# Precise form of the mean motion theorem

Consider an exponential polynomial $$f(t)=\sum_{k=1}^na_k\exp(i\lambda_kt),$$ where $$a_k$$ are complex and $$\lambda_k, t$$ real. The usual form of the Mean Motion Theorem says that the limit $$\lim_{t\to+\infty}\frac{\arg f(t)}{t}$$ exists. (If $$f$$ has real zeros one defines $$\arg f$$ by bypassing them along small half-circles in the upper half-plane).

All books that I know mention that this was conjectured by Lagrange, and proved by P. Bohl for $$n=3$$ and by B. Jessen and H. Tornehave (1945) in general, after earlier incomplete proofs by H. Weyl and P. Hartman. However in the paper of Bohl, a much more subtle question is actually studied, namely whether we have $$\arg f(t)=ct+O(1).$$ He shows that for $$n=3$$ this is sometimes the case, sometimes not, and gives an exact condition in terms of $$a_k,\lambda_k$$. My question is:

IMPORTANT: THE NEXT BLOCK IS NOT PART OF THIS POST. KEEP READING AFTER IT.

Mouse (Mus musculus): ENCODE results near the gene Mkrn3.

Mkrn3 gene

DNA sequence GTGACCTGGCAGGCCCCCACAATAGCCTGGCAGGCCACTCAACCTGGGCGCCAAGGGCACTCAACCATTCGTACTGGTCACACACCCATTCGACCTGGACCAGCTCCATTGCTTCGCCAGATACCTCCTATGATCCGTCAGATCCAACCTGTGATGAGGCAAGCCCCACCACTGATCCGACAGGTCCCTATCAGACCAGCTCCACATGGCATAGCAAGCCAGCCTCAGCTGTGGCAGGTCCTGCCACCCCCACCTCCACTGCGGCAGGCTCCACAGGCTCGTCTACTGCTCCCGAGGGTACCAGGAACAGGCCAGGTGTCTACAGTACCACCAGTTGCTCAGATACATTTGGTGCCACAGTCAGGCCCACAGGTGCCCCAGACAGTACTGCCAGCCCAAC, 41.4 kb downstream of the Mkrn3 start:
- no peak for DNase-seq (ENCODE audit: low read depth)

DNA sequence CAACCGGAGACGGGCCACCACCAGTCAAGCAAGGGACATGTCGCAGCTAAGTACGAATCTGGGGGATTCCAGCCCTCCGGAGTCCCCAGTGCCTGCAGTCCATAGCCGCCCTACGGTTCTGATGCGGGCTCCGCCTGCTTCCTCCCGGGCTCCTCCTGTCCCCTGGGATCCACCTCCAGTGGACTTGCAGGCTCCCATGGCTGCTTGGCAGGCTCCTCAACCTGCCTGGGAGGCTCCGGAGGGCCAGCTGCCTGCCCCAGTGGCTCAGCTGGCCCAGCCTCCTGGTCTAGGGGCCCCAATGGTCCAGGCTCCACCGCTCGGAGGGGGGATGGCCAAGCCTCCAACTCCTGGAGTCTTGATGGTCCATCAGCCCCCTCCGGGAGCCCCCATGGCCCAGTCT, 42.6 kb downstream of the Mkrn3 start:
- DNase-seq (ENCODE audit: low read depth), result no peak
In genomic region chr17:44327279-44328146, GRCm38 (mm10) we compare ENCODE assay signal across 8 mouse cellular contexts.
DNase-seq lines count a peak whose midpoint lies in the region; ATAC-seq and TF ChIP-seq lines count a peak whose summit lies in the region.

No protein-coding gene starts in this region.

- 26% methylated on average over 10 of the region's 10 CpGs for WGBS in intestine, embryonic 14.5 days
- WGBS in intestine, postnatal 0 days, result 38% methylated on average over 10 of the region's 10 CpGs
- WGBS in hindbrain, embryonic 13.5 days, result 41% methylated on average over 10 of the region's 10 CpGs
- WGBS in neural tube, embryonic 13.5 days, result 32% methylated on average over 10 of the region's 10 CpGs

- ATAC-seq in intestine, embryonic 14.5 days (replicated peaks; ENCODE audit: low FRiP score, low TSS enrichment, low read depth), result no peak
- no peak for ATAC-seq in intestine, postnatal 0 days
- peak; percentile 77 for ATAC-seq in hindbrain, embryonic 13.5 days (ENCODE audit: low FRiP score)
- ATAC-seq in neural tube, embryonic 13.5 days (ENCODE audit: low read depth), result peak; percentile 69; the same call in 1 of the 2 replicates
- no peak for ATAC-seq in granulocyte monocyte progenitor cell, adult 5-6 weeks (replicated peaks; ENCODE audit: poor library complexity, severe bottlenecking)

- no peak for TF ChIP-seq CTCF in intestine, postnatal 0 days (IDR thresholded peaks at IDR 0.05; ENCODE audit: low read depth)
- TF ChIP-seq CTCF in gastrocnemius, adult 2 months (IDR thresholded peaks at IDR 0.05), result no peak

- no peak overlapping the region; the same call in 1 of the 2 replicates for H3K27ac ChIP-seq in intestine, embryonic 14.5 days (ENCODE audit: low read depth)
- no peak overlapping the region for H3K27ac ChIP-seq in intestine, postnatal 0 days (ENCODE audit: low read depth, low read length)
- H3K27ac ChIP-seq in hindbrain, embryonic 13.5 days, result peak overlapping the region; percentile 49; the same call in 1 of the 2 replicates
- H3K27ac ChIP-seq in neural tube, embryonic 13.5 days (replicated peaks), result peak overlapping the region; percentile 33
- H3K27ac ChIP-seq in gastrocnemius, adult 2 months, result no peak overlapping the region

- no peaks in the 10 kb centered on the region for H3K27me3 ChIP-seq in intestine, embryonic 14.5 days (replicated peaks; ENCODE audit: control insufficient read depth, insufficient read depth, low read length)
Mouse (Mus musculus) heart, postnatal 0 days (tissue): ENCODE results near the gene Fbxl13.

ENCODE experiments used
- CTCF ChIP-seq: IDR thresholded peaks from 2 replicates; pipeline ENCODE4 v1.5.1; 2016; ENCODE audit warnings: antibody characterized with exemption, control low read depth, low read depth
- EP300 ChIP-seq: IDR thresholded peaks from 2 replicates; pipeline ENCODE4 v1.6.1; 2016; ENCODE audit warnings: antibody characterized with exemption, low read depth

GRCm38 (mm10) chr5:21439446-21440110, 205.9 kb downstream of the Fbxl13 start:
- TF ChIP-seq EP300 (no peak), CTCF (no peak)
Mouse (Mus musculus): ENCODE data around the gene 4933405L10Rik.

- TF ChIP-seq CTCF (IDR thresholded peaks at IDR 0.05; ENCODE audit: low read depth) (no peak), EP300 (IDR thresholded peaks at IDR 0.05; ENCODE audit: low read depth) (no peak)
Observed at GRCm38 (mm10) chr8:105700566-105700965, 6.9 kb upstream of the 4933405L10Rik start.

Has anyone ever continued this line of inquiery? Can $$\arg f(t)=ct+o(t)$$ be improved: a) in general, b) under some additional conditions on $$a_k,\lambda_k$$?

Of course one such condition is known since Lagrange: if $$|a_1|>\sum_{k=2}^n|a_k|$$, then the error term is $$O(1)$$.

Ref. P. Bohl, "Über ein in der Theorie der säkularen Störungen vorkommendes Problem", J. reine angew Math. 135 (1909) 189-283. There is a Russian translation in P. Bohl, Collected Works, Riga, Znanie, 1974.

• @მამუკა ჯიბლაძე: Thanks for the editing. I am unable to remember how to type foreign language accents and umlauts in html. And Math Jack only handles the formulas. – Alexandre Eremenko Aug 18 '17 at 19:39
• Should the formula be $\sum a_k \exp(i \lambda_k t)$? (This differs from the stated formula by an $i$ in the argument of $\exp$.) – David E Speyer Dec 17 '18 at 16:11
• @David E Speyer: Yes, thanks. I corrected. – Alexandre Eremenko Dec 17 '18 at 16:46
• Something with the last sentence is wrong because $|a_1| > \sum_{k=1}^{n}|a_k|$ makes no sense. – Sam Hopkins Dec 18 '18 at 0:53
• @Icv: Buhl's result shows that for $n=3$ it can be improved in cases, different from Lagrange's case. Look in Bohl's paper! – Alexandre Eremenko Dec 19 '18 at 3:39